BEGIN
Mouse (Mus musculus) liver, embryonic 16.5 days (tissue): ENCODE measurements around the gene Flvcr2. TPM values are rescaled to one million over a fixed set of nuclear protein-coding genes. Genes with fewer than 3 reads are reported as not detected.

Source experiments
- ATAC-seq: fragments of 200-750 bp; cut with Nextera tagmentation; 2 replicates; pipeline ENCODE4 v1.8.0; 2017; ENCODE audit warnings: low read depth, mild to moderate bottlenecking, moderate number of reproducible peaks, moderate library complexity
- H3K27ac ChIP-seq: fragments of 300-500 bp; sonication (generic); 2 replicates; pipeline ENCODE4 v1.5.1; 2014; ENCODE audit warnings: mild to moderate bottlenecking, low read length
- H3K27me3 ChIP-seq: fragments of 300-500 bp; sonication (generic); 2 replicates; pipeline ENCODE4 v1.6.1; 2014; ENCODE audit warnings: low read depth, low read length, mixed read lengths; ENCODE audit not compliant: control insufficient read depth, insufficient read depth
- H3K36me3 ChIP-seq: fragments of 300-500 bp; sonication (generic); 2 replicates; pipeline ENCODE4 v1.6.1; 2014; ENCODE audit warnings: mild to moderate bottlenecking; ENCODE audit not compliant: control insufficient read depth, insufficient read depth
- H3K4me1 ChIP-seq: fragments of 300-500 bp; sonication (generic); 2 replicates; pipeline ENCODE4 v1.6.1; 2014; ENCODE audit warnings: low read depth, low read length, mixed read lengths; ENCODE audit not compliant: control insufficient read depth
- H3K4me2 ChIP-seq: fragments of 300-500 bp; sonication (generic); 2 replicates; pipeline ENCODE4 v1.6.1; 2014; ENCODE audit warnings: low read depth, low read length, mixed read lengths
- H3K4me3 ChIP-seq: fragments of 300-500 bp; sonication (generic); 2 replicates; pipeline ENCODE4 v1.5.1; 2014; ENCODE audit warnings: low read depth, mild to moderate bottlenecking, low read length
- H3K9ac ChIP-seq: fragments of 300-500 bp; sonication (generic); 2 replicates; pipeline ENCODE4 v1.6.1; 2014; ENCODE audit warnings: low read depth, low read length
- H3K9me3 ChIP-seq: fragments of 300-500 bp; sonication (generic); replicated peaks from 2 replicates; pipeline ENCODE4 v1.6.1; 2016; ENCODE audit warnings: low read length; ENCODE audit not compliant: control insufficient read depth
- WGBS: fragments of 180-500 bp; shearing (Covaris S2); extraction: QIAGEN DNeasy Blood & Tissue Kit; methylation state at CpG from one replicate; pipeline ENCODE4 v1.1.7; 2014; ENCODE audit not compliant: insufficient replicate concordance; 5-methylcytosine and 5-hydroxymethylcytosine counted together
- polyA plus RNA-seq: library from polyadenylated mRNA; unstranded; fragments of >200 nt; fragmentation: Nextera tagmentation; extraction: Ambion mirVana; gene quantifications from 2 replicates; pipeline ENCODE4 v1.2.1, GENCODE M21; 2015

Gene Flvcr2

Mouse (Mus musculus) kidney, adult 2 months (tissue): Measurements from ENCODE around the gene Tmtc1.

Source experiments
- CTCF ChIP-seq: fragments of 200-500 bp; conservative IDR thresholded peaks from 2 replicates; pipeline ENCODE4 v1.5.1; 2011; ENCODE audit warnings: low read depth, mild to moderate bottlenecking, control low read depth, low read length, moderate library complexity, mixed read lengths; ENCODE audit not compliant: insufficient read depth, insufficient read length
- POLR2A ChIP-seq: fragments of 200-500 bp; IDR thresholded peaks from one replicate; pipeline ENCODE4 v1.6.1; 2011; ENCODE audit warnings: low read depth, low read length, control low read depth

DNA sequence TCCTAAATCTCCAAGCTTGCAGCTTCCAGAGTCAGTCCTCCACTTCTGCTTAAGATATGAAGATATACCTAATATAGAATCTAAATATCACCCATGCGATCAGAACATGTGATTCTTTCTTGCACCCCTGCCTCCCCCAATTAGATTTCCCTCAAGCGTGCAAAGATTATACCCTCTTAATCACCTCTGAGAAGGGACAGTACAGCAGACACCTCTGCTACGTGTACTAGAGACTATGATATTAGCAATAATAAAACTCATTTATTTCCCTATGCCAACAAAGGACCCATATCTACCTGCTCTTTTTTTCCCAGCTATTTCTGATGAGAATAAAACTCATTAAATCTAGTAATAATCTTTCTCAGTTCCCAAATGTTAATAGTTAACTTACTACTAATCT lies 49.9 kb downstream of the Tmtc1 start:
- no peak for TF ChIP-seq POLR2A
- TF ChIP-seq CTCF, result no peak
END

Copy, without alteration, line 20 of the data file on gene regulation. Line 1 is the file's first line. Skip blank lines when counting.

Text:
- no peak for TF ChIP-seq POLR2A